An inquest into the death of an Australian tourist who was taken hostage by the Khmer Rouge in 1994 and later killed is set to reopen later this year, according to Australian media reports.
David Wilson, 29, along with Briton Mark Slater and Frenchman Jean-Michel Braquet, was taken hostage on July 26, 1994 when the Khmer Rogue ambushed the train on which the three were traveling to Kampot town. More than 10 Cambodian were killed in the train hijacking.
During the subsequent months there were protracted negotiation with the Khmer Rouge forces holding the three men and ransom demands that started at $50,000 and later increased to $150,000.
Amid a government military onslaught that included shelling of the Phnom Voar Khmer Rouge base, where the hostages were being held, it was announced in November that year that the three had been executed by their captors.
According to an article published in yesterday’s Sydney Morning Herald, David Wilson’s case file compiled by Australia’s Department of Foreign Affairs was recently handed over to the coroner’s court after a 10-year-delay for cited reasons of national security.
The Wilson family expects that the inquest will reveal the Australian government knew of the government shelling of Phnom Voar and did not pressure Cambodia to hold the attack off.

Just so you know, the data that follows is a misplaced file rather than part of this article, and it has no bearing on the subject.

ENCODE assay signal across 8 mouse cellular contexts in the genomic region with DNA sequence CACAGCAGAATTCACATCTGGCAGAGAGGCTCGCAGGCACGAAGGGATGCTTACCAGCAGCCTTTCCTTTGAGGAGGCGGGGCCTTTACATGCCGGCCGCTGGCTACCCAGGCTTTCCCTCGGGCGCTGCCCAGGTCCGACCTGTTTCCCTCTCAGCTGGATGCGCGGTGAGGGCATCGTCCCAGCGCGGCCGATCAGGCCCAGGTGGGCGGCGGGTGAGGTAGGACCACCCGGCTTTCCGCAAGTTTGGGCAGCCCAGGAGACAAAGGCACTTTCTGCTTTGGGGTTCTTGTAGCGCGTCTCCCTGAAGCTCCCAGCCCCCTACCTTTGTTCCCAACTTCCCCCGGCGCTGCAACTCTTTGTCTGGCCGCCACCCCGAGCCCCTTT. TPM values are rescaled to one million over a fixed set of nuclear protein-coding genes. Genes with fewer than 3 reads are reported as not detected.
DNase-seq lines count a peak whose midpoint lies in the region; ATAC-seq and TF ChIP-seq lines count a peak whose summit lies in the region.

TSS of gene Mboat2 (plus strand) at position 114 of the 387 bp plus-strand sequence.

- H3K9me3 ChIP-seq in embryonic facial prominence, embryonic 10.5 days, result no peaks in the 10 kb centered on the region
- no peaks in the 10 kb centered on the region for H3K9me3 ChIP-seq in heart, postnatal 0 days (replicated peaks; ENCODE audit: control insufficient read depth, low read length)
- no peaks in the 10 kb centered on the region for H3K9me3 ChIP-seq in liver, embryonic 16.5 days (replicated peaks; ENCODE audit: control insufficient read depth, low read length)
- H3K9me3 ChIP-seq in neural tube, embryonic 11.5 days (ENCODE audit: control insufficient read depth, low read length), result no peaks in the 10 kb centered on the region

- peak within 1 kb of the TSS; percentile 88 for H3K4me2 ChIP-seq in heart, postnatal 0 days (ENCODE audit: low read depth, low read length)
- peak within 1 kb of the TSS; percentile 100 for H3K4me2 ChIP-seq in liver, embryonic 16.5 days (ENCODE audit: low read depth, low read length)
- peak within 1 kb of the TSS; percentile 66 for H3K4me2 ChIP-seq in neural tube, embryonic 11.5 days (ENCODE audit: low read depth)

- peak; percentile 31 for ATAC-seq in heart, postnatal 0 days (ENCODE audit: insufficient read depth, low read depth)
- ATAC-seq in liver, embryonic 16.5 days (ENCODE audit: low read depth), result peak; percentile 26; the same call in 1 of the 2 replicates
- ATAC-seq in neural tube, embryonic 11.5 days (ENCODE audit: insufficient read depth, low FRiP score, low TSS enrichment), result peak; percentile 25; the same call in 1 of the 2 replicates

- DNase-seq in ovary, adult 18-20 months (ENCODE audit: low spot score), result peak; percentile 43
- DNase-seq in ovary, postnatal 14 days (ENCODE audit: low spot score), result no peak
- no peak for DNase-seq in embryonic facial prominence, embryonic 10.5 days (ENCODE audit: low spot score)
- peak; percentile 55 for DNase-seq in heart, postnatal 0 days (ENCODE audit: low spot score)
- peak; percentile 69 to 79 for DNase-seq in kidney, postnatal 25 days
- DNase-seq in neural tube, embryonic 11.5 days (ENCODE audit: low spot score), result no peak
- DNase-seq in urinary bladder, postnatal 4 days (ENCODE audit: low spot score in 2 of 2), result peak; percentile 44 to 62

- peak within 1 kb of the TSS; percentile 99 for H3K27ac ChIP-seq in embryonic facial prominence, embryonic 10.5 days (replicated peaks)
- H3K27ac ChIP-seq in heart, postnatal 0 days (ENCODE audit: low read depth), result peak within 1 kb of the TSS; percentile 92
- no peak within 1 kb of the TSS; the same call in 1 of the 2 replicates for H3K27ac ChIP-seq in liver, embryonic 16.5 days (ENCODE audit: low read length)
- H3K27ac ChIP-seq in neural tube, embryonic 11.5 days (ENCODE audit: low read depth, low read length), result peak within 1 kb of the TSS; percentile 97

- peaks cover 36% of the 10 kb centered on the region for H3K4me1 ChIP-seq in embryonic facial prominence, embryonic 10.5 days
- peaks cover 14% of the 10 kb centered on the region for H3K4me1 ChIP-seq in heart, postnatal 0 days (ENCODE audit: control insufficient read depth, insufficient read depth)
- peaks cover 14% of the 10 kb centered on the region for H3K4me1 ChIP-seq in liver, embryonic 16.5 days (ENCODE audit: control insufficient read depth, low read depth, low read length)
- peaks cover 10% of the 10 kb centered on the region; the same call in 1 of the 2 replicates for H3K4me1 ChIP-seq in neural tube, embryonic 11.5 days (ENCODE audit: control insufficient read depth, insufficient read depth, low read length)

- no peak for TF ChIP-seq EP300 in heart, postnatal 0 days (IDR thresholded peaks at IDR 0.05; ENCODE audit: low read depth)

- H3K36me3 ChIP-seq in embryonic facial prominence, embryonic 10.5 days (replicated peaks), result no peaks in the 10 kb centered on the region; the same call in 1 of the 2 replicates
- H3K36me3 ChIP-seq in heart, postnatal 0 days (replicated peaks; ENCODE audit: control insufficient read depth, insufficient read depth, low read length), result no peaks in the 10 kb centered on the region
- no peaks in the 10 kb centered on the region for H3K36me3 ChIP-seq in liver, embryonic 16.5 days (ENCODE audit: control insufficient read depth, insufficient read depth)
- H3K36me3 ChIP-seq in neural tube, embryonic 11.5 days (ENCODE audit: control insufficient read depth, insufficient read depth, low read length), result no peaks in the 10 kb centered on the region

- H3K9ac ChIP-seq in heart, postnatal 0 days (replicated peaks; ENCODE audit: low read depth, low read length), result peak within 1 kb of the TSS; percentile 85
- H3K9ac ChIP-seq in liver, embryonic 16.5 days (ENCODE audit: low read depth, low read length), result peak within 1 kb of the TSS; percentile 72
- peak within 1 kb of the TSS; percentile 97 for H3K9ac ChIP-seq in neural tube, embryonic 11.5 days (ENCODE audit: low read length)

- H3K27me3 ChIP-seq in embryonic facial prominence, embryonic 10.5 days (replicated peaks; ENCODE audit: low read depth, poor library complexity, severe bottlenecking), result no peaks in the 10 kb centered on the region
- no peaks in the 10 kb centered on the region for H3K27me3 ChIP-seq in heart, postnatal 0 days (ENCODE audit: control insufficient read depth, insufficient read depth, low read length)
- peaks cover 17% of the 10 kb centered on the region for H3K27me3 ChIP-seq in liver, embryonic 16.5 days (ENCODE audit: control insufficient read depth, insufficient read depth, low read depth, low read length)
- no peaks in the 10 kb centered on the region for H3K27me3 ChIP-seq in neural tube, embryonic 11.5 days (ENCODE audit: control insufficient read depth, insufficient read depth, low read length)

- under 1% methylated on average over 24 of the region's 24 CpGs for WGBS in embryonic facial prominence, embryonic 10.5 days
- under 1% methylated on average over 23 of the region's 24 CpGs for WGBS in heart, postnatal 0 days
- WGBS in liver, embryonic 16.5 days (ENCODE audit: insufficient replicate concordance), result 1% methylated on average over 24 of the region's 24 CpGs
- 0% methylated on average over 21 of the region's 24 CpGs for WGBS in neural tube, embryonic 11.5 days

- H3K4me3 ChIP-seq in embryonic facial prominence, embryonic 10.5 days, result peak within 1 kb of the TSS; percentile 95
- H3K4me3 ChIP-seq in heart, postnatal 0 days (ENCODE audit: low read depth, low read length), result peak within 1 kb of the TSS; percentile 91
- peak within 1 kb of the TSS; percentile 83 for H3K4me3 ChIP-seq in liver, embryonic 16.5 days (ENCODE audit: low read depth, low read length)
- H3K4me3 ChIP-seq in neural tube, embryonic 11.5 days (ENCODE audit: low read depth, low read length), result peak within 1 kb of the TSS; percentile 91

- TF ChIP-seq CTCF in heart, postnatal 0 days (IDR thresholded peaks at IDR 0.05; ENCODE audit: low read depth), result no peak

Additionally, the Australian government refused to help the family deliver ransom money it had raised independently.
The families of the three men criticized the “no negotiations” stance of their embassies at the time, while then-First Prime Minister Prince Norodom Ranariddh lambasted the foreign governments saying: “[The hostages] told us ‘Please, please, please, please pay the ransom.’ But then your governments said ‘No! No!'”
Questions to the Australian Embassy in Cambodia went unanswered yesterday, while a spokeswoman for the Department of Foreign Affairs in Canberra said they needed a day to prepare a response.
Peter Wilson, father of David, could not be reached for comment.
“I want the inquest to continue,” Mr Wilson was quoted by the Sydney Morning Herald yesterday.
“There is not a day that goes by that I have not reviewed the situation before I got to sleep at night. We’ve been kept in the dark too long,” he said.
Both Chhum Sucheat, spokesman for the Ministry of Defense, and Phay Siphan, spokesman for the Council of Ministers, said yesterday that they didn’t know about the Wilson case.
RCAF General Chea Dara, the chief negotiator during the 1994 hostage crisis, declined to comment.
Following the execution of the hostages, analysts placed a portion of the blame on the government shelling. The hostages had also pleaded for the artillery barrages to cease, according to two-way radio messages out of Phnom Voar.
“It is as if they are bombing to kill us. I don’t think the Cambodian government wants us out of here, to tell you the truth,” British hostage Mark Slater said at the time. (Additional reporting by Phann Ana)